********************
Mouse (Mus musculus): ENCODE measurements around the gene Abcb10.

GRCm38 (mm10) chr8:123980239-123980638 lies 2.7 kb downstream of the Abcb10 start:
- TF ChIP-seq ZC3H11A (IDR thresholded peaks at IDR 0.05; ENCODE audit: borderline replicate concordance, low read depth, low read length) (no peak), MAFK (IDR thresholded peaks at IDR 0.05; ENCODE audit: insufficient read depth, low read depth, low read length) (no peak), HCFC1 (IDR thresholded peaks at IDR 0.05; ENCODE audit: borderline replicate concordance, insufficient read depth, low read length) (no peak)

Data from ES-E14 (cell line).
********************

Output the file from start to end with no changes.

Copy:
Mouse (Mus musculus): ENCODE measurements around the gene Abcb10.

GRCm38 (mm10) chr8:123980239-123980638 lies 2.7 kb downstream of the Abcb10 start:
- TF ChIP-seq ZC3H11A (IDR thresholded peaks at IDR 0.05; ENCODE audit: borderline replicate concordance, low read depth, low read length) (no peak), MAFK (IDR thresholded peaks at IDR 0.05; ENCODE audit: insufficient read depth, low read depth, low read length) (no peak), HCFC1 (IDR thresholded peaks at IDR 0.05; ENCODE audit: borderline replicate concordance, insufficient read depth, low read length) (no peak)

Data from ES-E14 (cell line).